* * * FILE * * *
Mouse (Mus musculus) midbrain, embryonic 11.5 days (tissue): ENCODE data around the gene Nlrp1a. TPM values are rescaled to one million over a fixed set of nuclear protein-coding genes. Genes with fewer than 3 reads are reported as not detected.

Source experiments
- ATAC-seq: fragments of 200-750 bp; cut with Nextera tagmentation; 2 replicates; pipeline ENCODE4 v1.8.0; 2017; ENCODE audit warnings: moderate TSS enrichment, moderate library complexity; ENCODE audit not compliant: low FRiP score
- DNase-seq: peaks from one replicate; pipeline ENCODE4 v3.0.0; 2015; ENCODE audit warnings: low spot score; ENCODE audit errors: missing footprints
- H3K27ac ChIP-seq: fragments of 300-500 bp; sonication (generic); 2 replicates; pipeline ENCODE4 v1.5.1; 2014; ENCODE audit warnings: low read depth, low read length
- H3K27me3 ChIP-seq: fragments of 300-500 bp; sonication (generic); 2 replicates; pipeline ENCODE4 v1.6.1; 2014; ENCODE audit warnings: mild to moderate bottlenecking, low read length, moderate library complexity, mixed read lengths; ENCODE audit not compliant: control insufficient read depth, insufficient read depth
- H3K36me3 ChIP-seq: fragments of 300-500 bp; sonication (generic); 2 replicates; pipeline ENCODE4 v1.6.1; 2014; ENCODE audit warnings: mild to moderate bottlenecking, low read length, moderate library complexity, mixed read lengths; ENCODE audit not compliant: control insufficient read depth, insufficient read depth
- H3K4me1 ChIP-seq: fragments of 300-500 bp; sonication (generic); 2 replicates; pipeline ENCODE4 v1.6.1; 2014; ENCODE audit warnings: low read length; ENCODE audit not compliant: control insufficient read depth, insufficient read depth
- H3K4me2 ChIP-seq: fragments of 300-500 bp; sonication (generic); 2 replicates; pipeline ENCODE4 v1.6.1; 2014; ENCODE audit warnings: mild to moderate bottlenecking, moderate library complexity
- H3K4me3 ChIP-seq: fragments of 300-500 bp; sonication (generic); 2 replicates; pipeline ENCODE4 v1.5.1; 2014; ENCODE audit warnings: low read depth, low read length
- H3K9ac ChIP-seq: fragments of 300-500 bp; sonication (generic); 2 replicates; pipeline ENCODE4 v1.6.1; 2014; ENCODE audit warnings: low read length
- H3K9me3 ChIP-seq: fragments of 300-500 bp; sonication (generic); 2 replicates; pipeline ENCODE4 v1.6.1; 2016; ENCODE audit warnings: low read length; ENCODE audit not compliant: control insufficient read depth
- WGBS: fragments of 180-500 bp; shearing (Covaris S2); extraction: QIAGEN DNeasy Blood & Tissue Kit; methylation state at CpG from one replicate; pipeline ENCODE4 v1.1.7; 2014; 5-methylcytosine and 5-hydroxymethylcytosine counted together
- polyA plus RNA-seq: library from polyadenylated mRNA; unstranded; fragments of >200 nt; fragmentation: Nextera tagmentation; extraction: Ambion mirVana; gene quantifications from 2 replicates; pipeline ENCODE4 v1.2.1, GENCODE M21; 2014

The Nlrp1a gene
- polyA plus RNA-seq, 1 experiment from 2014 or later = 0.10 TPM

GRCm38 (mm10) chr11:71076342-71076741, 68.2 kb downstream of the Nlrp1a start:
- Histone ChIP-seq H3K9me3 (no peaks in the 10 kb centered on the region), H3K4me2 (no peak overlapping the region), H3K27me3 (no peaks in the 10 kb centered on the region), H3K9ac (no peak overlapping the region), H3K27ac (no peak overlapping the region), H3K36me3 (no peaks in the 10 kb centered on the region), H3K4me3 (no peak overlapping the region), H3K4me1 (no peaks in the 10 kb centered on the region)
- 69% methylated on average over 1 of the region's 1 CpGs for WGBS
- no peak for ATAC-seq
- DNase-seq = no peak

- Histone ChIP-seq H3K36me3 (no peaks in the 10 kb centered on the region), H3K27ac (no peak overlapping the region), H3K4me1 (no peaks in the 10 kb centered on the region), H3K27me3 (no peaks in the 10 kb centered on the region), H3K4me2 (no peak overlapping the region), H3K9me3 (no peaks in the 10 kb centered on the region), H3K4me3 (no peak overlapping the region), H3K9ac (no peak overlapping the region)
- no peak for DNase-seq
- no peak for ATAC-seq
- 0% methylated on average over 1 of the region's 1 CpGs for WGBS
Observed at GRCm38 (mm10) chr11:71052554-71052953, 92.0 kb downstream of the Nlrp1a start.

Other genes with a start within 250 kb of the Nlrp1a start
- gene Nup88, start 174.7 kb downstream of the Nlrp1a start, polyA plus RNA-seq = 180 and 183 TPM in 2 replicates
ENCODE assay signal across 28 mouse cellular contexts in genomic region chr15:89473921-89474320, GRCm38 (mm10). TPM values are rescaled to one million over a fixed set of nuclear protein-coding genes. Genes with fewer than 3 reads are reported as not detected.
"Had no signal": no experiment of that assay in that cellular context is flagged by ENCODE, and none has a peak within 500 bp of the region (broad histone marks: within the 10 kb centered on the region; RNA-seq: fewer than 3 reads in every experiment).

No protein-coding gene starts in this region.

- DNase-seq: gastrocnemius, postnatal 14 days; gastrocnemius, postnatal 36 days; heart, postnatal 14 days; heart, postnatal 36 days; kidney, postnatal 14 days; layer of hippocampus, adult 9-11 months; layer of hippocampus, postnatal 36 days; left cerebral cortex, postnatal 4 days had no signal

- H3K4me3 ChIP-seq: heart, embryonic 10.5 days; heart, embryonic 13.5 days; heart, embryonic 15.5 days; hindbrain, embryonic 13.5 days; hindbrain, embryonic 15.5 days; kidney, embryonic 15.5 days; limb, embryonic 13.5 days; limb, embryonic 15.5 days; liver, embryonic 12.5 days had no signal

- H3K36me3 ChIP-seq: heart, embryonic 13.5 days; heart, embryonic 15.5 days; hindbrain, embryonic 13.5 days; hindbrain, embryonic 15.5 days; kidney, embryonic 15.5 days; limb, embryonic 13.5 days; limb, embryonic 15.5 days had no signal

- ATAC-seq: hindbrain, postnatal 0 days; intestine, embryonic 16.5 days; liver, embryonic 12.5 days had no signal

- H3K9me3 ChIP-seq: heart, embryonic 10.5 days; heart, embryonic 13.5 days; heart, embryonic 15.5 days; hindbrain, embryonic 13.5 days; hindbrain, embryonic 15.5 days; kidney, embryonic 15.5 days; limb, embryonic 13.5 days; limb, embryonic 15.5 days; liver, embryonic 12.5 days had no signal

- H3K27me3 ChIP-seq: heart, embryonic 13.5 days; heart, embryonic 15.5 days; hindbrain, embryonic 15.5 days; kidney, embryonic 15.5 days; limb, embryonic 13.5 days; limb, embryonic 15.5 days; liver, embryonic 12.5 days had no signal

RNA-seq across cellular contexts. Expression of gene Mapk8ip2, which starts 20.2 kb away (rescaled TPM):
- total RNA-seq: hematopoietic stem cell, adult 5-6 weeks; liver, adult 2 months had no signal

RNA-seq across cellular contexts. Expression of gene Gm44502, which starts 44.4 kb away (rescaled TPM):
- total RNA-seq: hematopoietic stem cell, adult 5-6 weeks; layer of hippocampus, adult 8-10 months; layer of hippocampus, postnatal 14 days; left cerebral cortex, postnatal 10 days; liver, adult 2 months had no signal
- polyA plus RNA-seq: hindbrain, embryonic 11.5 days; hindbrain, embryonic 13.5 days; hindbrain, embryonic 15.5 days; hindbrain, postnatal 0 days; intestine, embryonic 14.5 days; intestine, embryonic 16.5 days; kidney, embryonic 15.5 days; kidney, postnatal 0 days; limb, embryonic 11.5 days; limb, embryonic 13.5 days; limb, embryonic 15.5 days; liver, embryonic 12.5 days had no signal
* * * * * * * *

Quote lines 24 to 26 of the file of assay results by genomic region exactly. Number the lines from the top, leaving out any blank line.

- no peak for ATAC-seq
- 0% methylated on average over 1 of the region's 1 CpGs for WGBS
Observed at GRCm38 (mm10) chr11:71052554-71052953, 92.0 kb downstream of the Nlrp1a start.